1. Rupee Cost Averaging:
When the market is low, you get more units of your chosen Mutual Fund, and when the market is high, you get fewer units, like Ms. Pari received 100 units in March and 125 units in April. After a period of regular Systematic Investment Planning, your average cost of purchase falls below the scheme’s current NAV. This is known as Rupee Cost Averaging.
2. Low Entry Level:
To invest in SIPs, you don’t need a large sum of money. That is, you can start investing with just ₹100.
3. No need to time the market:
Investing in SIPs on a regular basis allows you to take advantage of Market Volatility while removing the need to time the market. When we invest, one usually aims to buy Low and Sell high (in order to earn profit). However, it is not always easy to buy low, especially when investing in the stock market. When investing through SIPs, however, this is not a concern. It’s because a systematic investment plan (SIP) is a disciplined way of investing in Mutual Funds.
4. The Power of Compounding:
When you invest through a SIP for the long term, you profit from the Power of Compounding. For example, if you put ₹100 in a fund and get 4% interest in the first month, the total value of your funds at the end of the month will be ₹104. Now, in the coming month; you will earn interest on ₹104 & not just ₹100. That is, earning returns over the returns already earned. And this is where the Power of Compounding plays its role!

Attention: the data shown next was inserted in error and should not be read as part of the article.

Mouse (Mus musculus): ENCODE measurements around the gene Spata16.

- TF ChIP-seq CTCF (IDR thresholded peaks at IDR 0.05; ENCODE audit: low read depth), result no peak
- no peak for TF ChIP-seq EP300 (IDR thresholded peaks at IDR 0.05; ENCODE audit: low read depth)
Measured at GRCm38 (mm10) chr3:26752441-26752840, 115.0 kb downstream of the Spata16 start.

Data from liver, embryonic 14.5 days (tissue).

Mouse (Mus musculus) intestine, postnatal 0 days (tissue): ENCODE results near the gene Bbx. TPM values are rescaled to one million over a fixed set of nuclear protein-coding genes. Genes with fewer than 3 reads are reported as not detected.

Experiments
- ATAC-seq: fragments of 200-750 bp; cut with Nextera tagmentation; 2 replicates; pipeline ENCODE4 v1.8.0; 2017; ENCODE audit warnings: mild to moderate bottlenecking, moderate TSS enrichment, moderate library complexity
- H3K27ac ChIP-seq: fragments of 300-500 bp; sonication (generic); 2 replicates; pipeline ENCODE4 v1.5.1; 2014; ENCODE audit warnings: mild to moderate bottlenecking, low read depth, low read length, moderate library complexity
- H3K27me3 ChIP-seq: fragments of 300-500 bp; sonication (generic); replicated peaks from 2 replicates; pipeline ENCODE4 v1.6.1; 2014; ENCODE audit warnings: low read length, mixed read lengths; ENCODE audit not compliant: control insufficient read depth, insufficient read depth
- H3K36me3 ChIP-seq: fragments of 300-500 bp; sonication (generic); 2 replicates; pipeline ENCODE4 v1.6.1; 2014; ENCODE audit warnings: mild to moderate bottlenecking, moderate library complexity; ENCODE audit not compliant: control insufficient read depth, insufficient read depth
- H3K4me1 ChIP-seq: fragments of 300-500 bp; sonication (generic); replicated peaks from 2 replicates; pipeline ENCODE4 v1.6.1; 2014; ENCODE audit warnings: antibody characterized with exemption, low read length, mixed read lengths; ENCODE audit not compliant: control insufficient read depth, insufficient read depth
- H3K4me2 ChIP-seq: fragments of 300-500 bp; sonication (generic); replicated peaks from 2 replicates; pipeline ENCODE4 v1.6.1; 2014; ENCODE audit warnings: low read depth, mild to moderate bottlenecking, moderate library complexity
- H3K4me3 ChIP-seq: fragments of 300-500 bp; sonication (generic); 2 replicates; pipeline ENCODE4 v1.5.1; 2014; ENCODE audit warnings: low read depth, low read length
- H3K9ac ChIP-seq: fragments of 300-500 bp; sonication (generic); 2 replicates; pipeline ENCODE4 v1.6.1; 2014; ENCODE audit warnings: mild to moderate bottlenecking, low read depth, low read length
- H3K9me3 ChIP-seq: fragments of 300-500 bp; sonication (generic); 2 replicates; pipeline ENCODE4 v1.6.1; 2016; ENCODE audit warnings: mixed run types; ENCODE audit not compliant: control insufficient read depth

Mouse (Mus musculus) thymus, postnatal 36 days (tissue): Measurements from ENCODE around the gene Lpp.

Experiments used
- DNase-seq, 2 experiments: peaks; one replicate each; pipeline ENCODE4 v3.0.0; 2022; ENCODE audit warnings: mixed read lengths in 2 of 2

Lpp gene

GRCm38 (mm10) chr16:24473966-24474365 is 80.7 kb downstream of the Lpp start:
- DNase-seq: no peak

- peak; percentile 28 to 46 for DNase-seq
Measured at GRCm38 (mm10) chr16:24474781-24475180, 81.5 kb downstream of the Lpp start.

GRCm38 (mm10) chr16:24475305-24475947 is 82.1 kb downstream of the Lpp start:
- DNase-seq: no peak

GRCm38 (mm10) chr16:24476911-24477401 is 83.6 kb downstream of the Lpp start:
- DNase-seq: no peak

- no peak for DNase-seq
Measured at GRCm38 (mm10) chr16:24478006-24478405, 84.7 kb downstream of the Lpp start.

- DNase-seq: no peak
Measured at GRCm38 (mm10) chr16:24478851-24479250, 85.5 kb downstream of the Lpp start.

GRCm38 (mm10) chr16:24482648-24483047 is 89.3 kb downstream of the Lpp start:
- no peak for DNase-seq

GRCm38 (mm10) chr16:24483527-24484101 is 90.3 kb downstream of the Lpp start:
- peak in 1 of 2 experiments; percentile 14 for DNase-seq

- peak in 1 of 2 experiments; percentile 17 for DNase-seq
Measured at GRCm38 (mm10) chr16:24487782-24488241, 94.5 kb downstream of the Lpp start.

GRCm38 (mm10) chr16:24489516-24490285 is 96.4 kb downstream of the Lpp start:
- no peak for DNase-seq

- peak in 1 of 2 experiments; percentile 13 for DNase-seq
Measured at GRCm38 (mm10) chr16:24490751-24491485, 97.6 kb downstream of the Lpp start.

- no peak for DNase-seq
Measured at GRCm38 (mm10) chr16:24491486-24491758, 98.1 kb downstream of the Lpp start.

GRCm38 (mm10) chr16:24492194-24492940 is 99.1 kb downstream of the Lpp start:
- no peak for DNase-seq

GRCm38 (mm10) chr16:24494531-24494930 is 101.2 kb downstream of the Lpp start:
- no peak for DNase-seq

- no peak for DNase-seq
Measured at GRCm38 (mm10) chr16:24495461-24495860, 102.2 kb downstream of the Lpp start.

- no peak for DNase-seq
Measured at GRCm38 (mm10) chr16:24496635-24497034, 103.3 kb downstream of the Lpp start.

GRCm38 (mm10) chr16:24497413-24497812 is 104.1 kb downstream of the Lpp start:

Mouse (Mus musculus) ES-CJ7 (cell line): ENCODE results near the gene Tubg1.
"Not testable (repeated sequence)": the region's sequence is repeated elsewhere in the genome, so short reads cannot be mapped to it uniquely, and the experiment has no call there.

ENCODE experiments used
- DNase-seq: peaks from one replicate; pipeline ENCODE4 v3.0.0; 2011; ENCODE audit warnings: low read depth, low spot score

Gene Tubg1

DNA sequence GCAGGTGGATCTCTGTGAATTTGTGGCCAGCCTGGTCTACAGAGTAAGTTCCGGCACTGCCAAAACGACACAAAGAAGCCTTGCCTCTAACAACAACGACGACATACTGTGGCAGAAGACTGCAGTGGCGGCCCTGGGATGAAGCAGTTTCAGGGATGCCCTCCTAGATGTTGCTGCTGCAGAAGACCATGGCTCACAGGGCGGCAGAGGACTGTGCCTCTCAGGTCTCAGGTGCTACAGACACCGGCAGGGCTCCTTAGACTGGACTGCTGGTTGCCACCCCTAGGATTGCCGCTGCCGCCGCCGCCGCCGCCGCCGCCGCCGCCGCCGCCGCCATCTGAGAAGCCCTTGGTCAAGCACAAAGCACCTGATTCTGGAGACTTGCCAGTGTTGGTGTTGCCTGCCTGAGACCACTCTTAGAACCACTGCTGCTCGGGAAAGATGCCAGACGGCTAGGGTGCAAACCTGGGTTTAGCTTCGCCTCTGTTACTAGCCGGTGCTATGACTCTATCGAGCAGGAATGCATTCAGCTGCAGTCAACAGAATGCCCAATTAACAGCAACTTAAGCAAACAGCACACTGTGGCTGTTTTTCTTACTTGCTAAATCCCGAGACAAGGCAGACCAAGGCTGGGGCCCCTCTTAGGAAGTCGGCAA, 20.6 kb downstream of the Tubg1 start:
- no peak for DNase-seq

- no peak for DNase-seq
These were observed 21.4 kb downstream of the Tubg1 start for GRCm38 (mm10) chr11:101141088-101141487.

On the ending note, “Don’t put all your eggs in one basket” i.e. one should always diversify their portfolios against different asset classes such as equity for inflation-beating returns, debt for stability, gold to hedge your portfolio against inflation, and fixed-income instruments to get fixed returns. This way one can manage their risk and grow their investment portfolio.
Is SIP taxable?
Yes, the returns you receive are taxable based on which mutual fund scheme you are investing in and for what time period. The taxability applicable is as follows:
If invested in an equity mutual fund and you sell these mutual fund units then the following taxation will be applicable:
– Short-Term Capital Gain (STCG): If capital gain arises within 12 months i.e. 1 year then you will have to pay 15% on the capital gain.
– Long-Term Capital Gain (LTCG): If capital gain arises after 12 months i.e. 1 year then tax will be applicable at the rate of 10% if your capital gain is in excess of 1 lakh.
If invested in a debt or gold mutual fund your returns will be taxable based on your income tax slab rate.
Is RD taxable?
Yes, RD gets no tax exemptions. Income tax has to be paid on the Interest amount received at the rate of the tax slab of the RD holder.
Can I start SIP in a Gold mutual fund with ₹100?
Absolutely, you can invest in a gold mutual fund as SIP with as low an amount as ₹100. You can check out the LXME app and look out for the LXME Rs.100 Gold Saving Fund which is well-researched and curated by experts.